Inside every wind turbine, inside computers, phones and other high-tech equipment — from medical scanners to electric cars — there are materials known as rare earths. This small group of 17 elements are in extraordinary demand — but their supply is limited and most existing sources have been snapped up by China.
Last month Beijing — which controls more than 90 percent of the reserves of these essential elements — warned that its supplies were diminishing, despite quotas to limit exports. Chinese officials said in a memo: “After more than 50 years of excessive mining, China’s rare earth reserves have kept declining and the years of guaranteed rare earth supply have been reducing.”
This could spell disaster for the future of green technologies such as renewable energy equipment and low-carbon vehicles.
That is why Europe has been engaging in a strenuous bout of diplomacy with Greenland to allow access to the island’s natural resources. According to geological estimates, below Greenland’s vast ice sheet there could lie enough rare earths to satisfy at least a quarter of future global demand.
European Commission Vice-President Antonio Tajani has led the push, forging an agreement with Greenland to look at joint development of some of the deposits. The agreement will extend beyond rare earths to metals such as gold and iron and potentially to oil and gas, which are abundant in the waters around the island.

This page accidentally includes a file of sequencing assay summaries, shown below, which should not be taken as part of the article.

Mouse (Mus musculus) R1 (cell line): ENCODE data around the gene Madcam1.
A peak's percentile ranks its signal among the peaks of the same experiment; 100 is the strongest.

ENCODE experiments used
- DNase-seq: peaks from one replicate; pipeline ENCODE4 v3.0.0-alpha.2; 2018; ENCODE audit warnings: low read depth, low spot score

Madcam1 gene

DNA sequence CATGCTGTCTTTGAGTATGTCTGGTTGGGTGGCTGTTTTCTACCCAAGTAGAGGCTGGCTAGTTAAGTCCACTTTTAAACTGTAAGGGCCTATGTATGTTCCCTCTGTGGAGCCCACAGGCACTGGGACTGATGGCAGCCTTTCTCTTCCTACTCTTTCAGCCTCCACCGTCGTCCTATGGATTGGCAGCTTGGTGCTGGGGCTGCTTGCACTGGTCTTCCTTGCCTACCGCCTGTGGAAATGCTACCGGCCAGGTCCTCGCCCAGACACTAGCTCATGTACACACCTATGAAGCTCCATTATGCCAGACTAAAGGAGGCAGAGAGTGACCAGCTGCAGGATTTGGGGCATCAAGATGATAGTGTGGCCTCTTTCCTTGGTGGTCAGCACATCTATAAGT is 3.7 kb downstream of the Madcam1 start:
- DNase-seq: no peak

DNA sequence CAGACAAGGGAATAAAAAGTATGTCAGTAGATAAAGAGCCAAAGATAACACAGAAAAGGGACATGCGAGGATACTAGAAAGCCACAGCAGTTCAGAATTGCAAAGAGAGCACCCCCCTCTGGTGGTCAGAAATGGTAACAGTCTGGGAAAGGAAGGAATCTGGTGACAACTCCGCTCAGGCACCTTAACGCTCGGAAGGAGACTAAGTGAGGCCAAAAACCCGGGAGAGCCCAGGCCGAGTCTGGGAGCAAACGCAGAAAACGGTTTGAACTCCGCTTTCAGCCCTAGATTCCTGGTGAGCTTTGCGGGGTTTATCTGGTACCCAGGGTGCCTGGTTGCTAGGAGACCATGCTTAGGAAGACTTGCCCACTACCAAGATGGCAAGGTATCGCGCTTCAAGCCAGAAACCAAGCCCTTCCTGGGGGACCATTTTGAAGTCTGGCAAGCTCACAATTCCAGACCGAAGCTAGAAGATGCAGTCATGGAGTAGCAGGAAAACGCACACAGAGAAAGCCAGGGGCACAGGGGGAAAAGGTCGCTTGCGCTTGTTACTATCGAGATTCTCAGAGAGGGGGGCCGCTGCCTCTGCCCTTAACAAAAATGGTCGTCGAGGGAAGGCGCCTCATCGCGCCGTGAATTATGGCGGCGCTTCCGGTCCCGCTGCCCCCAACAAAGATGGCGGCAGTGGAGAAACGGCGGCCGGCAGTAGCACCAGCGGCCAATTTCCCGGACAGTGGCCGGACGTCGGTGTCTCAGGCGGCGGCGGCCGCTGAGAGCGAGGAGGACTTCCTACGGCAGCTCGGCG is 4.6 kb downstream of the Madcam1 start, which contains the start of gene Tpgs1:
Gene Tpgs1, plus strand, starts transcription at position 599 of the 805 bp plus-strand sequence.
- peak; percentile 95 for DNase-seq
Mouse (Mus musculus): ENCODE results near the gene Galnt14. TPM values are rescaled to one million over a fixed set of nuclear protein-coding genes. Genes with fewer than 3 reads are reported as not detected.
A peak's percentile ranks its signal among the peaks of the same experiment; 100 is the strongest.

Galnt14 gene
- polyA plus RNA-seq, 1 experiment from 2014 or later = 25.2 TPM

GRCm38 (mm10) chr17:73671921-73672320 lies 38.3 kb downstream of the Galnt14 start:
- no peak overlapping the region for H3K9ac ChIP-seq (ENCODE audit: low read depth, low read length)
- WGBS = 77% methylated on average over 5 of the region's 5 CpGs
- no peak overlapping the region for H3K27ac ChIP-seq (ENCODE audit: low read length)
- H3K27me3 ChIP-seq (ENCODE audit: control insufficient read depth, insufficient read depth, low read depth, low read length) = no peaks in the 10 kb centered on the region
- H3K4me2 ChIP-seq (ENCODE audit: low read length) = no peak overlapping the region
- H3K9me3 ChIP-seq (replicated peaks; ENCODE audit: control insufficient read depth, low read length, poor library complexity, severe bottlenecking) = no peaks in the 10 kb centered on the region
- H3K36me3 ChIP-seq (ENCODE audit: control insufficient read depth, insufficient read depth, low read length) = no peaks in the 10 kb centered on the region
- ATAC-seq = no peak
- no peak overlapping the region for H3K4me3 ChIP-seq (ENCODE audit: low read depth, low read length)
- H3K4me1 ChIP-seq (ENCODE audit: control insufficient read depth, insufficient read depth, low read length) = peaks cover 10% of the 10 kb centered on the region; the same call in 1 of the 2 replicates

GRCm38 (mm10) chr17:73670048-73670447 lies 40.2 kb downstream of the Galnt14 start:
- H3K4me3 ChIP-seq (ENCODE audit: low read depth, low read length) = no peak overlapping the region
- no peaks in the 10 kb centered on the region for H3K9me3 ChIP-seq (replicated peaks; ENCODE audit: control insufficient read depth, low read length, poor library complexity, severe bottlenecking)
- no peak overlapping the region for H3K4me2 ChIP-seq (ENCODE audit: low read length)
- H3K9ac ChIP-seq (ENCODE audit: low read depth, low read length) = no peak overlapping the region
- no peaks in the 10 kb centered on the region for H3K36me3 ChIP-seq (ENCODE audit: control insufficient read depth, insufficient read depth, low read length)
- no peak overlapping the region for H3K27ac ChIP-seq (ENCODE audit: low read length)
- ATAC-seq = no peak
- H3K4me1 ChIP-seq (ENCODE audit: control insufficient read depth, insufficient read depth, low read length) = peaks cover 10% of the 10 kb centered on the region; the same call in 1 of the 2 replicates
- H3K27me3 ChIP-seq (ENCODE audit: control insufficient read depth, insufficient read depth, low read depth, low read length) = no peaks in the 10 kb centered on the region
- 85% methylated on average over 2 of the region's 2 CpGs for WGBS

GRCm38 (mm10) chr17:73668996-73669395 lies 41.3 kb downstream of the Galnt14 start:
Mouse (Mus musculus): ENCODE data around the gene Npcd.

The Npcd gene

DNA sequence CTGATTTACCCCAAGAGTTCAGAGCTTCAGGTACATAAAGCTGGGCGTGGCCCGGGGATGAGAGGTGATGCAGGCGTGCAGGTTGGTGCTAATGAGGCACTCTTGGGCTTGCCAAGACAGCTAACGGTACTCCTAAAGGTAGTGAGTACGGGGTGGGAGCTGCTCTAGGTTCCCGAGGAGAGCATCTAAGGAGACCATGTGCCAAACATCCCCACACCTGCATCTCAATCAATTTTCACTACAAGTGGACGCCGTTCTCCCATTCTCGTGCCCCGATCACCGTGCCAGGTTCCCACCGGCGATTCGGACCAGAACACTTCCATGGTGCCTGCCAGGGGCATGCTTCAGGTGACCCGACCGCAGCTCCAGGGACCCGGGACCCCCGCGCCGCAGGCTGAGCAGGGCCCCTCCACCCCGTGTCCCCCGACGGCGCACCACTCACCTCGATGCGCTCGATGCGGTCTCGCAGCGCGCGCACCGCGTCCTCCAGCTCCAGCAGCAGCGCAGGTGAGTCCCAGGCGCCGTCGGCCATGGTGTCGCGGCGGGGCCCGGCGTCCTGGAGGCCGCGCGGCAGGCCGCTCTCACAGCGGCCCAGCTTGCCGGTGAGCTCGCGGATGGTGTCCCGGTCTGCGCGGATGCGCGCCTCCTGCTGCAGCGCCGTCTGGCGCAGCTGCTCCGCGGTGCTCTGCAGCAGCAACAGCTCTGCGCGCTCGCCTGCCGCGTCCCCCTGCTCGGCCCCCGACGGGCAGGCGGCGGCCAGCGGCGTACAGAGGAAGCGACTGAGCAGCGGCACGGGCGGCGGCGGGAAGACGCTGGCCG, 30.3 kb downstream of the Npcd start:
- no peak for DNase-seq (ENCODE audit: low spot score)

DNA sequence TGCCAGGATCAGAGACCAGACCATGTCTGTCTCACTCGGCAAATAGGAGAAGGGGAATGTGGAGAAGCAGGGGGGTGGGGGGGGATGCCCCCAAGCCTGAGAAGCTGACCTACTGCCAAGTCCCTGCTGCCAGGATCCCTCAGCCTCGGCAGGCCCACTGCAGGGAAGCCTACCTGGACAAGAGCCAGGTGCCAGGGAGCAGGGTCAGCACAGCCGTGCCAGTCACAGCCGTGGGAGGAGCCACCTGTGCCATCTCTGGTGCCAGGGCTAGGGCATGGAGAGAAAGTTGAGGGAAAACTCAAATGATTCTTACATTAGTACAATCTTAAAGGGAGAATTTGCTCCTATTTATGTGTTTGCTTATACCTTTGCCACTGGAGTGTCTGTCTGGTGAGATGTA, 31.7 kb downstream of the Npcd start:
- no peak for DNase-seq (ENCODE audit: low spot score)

“We need innovative partnerships with other countries over raw materials. Companies are pushing the commission for this — they need this to survive. Europe is not so wealthy in raw materials and needs to do better [at forming partnerships with other countries],” Tajani said, adding that rising commodity prices had created “an intrinsic incentive [to governments] to be more responsive, because companies have to pay more for their raw materials.”
Greenland, in return, is keen to press ahead with exploring for its mineral resources, which in many cases lie trapped under 150m of ice. Henrik Stendal, head of the geology department at Greenland’s Bureau of Minerals and Petroleum, a Dane who has worked in Greenland since 1970, said: “We have shown that we have huge potential — it has been an eye-opener for the mining industry. The EU has shown a lot of interest and that’s been very good — we believe this could be very valuable for Greenland. There could be benefits for everyone — at present most of our income is from fishing and a little bit of tourism, so the government really wants another income.”
However, the key question is whether these activities can be carried out without damaging Greenland’s pristine Arctic environment. Stendal says the government is determined to ensure miners adhere to the highest international standards, though he admits officials have little experience of regulating extraction. Jon Burgwald of environmental pressure group Greenpeace fears not: “I’m definitely nervous about the current mining projects. The information we need on these operations has not been made public.”
Burgwald says waste water from the mines is a major issue, because if it is not disposed of properly it could have “very serious impacts.” The use of toxic chemicals in some mining processes is another problem and the transport of the products to and from the mine sites could also raise issues. Equally problematic is the fact that some of the rare earths are likely to be found in deposits that contain uranium, which could lead to the dispersal of uranium dust in a pristine environment.